Say the word “fall” and 1 of the very 1st things we think of are pumpkins. Harvesting pumpkins, eating pumpkins, carving pumpkins and decorating with pumpkins. You know I love me some succulents but when I was cooking up ideas for gussied up pumpkins, I wanted to use something else. That look has been seen over again and although I love it, time for something new. I want to share with you 3 unique ways to decorate pumpkins using ingredients found in nature.
Let me tell you about 2 of the 3 pumpkins (or squashes) that you see here. The brown and yellow ones came from Farmer John’s in Half Moon Bay, CA where they grow over 5o varieties of pumpkins, squashes and gourds. This seaside hamlet just south of San Francisco bills itself as the pumpkin capital of the world. Now whether that is true or not, a lot of pumpkins are grown here and when September rolls around, the fields are dotted with orange for miles around.
I do a Halloween decorating job in that area every year and brought home these 2 pumpkins. They were bought at the end of September last year and I finally got around to decorating them in May of this year. Oh my pumpkins can last a long time!
Everything I used to decorate these pumpkins I had on hand – it was either collected on my walks or bought at the farmers markets.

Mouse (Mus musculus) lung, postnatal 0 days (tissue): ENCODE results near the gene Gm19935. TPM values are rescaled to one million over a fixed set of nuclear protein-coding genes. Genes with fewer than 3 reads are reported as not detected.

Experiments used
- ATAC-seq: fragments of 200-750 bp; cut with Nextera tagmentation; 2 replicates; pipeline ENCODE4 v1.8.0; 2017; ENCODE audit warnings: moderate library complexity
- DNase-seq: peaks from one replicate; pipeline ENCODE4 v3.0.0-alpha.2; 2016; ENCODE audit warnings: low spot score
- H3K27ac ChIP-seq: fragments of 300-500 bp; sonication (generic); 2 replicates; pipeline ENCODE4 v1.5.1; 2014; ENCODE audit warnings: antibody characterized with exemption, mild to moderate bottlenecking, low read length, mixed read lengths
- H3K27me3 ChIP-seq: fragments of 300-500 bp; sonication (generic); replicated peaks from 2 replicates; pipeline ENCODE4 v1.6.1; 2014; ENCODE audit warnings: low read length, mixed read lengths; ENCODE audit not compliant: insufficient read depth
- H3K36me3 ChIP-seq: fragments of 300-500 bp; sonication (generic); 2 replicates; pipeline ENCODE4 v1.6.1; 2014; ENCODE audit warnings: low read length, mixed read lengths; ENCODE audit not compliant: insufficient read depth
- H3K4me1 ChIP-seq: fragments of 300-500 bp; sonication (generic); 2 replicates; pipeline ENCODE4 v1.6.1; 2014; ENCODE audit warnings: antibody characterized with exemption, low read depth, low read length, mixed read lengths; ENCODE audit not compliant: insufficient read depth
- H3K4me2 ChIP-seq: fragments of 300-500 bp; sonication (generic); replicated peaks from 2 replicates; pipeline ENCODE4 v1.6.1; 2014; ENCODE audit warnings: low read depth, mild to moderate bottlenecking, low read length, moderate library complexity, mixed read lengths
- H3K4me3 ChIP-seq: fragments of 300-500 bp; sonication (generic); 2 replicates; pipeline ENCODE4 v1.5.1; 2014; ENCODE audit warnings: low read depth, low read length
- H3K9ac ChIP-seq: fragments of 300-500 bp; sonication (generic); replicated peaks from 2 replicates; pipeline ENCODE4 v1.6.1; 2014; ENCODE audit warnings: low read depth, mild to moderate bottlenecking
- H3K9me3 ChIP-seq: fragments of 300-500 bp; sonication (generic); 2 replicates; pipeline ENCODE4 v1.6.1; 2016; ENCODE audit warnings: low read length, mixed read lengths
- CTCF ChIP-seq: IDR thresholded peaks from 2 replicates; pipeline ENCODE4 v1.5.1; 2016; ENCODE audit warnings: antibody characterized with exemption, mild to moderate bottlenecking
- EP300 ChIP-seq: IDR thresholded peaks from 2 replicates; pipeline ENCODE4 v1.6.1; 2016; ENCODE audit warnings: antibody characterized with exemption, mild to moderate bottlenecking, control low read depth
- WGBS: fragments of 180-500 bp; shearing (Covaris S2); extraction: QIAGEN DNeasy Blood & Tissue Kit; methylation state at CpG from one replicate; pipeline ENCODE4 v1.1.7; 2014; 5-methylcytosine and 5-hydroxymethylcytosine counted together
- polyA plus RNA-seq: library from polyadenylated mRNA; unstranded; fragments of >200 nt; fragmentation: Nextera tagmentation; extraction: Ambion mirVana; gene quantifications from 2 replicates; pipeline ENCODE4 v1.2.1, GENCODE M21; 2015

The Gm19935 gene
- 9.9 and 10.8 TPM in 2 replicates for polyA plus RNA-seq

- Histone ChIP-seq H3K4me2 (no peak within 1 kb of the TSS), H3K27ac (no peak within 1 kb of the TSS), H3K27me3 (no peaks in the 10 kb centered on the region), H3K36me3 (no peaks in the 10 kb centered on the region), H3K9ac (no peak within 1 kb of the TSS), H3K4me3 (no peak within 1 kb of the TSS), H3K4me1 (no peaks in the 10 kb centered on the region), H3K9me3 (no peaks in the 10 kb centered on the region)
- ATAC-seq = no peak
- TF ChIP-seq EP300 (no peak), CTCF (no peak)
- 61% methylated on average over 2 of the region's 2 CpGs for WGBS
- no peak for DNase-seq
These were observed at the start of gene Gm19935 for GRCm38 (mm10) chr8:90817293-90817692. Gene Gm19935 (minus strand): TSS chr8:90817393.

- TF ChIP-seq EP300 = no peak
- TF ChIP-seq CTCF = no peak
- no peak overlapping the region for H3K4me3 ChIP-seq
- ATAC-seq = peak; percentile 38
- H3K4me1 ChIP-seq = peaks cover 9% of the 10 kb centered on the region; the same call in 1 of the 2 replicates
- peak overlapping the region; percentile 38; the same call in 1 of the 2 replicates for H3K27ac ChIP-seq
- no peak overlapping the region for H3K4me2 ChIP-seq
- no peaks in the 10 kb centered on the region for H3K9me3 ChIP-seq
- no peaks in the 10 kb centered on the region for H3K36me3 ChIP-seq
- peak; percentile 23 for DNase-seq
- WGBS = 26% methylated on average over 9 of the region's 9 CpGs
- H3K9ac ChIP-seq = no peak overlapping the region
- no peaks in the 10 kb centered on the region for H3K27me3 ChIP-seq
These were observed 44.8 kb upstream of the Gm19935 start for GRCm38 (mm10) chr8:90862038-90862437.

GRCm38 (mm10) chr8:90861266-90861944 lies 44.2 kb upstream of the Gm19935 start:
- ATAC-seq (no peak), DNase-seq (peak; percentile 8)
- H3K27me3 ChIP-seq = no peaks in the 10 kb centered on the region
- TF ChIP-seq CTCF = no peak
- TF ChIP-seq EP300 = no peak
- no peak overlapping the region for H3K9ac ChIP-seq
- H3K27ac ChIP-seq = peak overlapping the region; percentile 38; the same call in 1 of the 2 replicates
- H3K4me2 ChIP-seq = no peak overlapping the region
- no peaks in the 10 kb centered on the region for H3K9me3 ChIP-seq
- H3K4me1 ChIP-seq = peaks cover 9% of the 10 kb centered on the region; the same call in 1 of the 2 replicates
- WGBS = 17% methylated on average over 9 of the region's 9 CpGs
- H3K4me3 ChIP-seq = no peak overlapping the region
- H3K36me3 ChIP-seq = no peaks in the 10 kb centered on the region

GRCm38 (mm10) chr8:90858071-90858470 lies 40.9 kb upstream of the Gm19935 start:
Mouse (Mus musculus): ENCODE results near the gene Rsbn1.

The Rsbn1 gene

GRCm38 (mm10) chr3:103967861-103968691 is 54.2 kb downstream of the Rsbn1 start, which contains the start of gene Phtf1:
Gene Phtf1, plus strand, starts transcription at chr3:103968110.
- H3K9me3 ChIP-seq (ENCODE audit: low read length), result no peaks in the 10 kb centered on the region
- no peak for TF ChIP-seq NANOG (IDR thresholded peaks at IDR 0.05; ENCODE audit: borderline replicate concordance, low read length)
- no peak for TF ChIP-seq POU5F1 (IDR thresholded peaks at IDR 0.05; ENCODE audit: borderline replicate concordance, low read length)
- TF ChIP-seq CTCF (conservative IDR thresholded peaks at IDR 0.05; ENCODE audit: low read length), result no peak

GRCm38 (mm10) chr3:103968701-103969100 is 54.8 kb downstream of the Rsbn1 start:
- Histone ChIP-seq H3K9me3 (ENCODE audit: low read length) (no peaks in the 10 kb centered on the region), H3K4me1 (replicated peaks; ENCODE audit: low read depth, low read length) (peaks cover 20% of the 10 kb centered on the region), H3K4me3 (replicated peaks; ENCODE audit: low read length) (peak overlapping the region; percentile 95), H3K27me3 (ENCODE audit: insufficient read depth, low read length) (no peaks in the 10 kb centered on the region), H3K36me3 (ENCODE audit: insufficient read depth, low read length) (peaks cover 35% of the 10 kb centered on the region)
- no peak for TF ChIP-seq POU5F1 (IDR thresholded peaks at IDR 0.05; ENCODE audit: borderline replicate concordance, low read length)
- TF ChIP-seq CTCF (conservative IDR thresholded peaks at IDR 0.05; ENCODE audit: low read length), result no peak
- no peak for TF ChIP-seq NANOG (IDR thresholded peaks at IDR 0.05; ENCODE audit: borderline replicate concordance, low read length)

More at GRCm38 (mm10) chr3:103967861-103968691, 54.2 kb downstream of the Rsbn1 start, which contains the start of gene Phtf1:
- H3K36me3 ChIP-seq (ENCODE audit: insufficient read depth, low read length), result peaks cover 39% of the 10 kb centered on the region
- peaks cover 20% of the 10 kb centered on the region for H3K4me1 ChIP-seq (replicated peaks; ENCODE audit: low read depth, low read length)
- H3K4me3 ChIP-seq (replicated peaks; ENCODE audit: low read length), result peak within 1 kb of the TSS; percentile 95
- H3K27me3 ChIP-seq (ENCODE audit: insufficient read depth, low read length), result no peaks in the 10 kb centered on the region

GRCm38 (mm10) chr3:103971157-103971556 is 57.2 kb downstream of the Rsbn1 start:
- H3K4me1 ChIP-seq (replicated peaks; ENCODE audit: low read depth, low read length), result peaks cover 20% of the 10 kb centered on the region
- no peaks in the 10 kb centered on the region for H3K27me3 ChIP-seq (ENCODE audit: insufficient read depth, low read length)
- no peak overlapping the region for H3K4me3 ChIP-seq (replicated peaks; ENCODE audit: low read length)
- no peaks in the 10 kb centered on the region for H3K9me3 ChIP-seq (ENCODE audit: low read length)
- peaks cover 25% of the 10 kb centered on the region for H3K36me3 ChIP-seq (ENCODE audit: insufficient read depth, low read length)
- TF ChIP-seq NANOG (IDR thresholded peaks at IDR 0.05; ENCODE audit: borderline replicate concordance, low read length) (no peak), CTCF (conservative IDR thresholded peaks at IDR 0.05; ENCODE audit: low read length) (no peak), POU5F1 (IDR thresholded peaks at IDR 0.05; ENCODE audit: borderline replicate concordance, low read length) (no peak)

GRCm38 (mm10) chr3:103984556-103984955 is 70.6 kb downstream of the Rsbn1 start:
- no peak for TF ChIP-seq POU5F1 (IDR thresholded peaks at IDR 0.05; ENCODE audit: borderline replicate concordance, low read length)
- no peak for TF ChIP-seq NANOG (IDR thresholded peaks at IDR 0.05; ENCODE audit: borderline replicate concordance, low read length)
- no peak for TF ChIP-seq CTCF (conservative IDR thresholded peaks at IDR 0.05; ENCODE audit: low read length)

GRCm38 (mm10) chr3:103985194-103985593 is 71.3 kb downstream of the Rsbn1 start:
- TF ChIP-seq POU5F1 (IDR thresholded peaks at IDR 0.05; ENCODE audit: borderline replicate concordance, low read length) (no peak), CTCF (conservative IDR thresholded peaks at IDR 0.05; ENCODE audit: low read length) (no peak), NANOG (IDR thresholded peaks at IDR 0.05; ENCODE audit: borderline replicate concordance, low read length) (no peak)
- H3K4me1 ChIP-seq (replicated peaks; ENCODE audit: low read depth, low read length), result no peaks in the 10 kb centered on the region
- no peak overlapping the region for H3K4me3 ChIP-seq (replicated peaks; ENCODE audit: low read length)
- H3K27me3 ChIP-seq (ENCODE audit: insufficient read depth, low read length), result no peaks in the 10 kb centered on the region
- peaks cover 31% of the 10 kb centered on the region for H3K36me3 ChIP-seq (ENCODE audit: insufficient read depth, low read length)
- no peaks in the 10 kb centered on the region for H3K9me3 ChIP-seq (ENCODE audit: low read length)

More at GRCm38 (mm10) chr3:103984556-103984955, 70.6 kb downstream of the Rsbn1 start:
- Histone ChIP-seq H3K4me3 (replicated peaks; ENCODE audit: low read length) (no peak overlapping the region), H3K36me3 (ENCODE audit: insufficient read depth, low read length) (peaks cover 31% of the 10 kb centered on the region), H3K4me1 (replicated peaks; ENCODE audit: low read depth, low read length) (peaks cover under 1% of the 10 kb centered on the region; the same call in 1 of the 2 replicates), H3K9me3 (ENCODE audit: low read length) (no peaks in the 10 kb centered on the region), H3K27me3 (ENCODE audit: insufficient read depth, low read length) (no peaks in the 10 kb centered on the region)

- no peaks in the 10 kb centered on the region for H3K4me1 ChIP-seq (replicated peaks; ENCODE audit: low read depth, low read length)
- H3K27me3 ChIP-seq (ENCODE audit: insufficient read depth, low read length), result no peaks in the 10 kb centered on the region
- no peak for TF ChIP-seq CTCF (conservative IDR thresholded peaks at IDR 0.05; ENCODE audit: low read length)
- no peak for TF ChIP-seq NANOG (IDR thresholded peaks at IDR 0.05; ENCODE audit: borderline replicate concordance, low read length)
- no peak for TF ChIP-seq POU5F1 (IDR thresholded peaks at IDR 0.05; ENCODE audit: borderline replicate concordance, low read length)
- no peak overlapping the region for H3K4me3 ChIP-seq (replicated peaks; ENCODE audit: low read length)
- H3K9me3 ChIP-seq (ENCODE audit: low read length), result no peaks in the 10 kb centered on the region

Nothing like a backdrop of magenta bougainvillea in full bloom to make your yellow pop!
The last 1 that you see is a red kuri squash which I bought here in Tucson. I moved to Arizona a few months ago and decorated it a couple of days ago using things I collected on my morning walks. A little bit of a time lapse between the decorating endeavors but it certainly gives a completely different look, a bit on the wilder side.
Be prepared for a change of scene towards the end of the video – 2 of the pumpkins were decorated in my garage in Santa Barbara & the 3rd in at my new home in Tucson.
Nuts, seeds & pods, oh my!
The 1st thing I do when I decorate pumpkins, squashes or gourds is glue moss on at the top. This gives the ingredients I’m decorating with something to attach to. For the brown pumpkin I used spanish moss and for the other 2 preserved sheet moss.
Gluing in a walnut I bought at the farmers market – they are a bit on the heavy side so I held them in place for about 10 seconds while the glue dried.
If your moss has gotten old & dry, simply soak it in water to revive it. This makes it much easier to work with.
- red eucalyptus pods
- king palm seeds
- seeded eucalyptus foliage
- dried statice
- seeded eucalyptus
- air plants
- Mesquite pods
- prickly pear fruits
- liquid amber pods
- palo verde branches
- twisted myrtle (add something fresh like this in just before an event)
These 3 unique & creative pumpkin designs will last through the fall season.
You may not be able to find any of these ingredients where you live, but perhaps you can find a few similar jewels courtesy of Mother Nature. You can also order materials online if you’re an urban dweller or foraging isn’t your thing. So here you have it – something other than succulent adorned pumpkins to spice up your fall decor. Add in a few sublime candles, delicious food and wonderful company and your table is complete!
Click here for more decorating inspirations for your Fall/Thanksgiving table.
Happy fall & happy creating,